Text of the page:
After 10 years in the City of Brotherly Love, I moved to Yardley in 1999. I marveled at the Delaware Canal being a block away and the options it afforded me for purely recreational cycling. I’d regularly do canal loops to Washington Crossing or New Hope (and one particularly ambitious ride from Easton).
I only recently started road cycling (not counting my years navigating the streets of Philadelphia on a mountain bike). It started with a suggestion by my physician. Years ago, I was diagnosed with a rare neurological condition that causes stiffness and weakness in my legs). I had mentioned how cycling up and down the canal had been therapeutic. My neurologist was an avid cyclist himself. He suggested joining a riding group so I could take it more seriously, and that it could both relieve symptoms and protect my mobility. Some people with my condition eventually need canes or walkers to remain mobile, and I intend to do everything I can to remain on my feet.
I fondly remembered the PFW event I had participated back in 2002. I picked up a vintage road bike online and decided to join.
The time I’ve spent with the Freewheelers has been educational and motivational. I’m embarrassed to admit that I didn’t know what a cycling pace was until I saw them listed on the group ride list. (Traveling 20 blocks in Philadelphia from my apartment to work, traffic was the limiting factor, not my speed). And I was never in a hurry, disappearing for hours on the tow path. Learning to safely ride on roads (and remembering to look in my mirror) was a major benefit from PFW group rides. I now make it a point to try and run errands via bike whenever possible.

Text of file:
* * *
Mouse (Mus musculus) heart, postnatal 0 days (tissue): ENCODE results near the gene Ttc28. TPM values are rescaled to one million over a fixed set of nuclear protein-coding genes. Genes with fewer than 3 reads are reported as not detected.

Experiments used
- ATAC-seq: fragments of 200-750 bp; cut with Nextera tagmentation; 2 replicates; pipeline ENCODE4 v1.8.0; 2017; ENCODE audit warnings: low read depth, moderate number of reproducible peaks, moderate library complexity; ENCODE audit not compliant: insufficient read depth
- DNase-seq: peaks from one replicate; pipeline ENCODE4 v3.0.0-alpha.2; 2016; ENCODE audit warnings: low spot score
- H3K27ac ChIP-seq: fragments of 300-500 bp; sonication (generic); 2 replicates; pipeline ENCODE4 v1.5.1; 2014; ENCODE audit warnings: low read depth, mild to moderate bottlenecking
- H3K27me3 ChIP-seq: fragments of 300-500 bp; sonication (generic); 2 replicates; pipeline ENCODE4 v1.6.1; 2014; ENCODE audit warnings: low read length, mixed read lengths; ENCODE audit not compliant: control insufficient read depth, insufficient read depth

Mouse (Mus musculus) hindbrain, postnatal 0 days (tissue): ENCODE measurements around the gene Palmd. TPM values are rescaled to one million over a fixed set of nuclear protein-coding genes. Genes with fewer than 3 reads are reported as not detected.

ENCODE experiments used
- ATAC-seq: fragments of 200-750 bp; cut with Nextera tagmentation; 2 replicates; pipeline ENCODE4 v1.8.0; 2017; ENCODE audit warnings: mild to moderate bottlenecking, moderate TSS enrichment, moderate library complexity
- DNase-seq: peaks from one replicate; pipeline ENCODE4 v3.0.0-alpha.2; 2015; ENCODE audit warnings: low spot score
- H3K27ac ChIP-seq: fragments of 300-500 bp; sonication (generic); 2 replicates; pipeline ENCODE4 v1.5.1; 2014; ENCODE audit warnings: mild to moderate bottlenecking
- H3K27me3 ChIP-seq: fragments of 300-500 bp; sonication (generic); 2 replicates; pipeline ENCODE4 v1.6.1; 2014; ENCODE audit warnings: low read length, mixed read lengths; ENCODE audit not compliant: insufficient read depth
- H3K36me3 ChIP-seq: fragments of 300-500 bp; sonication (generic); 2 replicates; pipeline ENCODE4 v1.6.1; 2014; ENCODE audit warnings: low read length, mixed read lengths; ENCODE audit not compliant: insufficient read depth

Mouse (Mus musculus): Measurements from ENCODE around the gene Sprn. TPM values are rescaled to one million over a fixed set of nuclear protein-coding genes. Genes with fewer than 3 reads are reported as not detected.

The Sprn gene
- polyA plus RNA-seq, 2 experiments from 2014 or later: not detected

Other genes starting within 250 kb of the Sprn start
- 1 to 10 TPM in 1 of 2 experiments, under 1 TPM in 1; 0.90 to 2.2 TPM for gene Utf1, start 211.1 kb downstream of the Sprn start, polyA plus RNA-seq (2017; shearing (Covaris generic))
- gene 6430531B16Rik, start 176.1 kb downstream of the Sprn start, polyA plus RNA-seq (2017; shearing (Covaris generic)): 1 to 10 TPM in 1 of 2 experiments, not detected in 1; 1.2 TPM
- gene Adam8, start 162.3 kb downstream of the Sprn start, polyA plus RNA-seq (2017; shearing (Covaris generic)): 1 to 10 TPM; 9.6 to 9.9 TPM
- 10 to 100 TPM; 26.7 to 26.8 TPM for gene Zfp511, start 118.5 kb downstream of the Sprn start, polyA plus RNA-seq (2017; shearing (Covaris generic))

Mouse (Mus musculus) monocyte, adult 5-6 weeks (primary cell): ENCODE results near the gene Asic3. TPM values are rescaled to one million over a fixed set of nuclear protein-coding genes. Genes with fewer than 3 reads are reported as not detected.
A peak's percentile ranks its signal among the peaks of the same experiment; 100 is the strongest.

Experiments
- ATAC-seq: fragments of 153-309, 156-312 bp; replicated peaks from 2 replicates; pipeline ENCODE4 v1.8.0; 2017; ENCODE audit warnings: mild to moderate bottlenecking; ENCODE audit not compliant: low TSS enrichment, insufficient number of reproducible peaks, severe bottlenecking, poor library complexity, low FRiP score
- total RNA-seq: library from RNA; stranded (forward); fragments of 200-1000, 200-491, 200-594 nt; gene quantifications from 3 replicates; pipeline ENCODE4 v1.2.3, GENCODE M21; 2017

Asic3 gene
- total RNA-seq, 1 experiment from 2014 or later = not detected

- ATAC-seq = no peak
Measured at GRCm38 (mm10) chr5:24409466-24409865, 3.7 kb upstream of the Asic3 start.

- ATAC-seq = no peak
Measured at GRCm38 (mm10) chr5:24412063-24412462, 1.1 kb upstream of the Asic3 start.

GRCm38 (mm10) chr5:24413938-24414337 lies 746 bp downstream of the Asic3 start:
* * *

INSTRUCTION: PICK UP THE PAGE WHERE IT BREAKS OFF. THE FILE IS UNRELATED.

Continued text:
In addition to the occasional group ride, I am known for taking bikes with me on vacations whenever possible. I visit the Adirondacks regularly and love the challenges that terrain offers. On a recent multi-family group trip to Virginia Beach, I failed to set foot once in the ocean, instead logging 200 miles on roads and park trails there. On day two, I heard the question “You’re going on another bike ride?” and I had to laugh. (I brought all three of my bikes with me).
Riding has become both a therapy (and an addiction). I am so lucky that this form of physical therapy is something I love.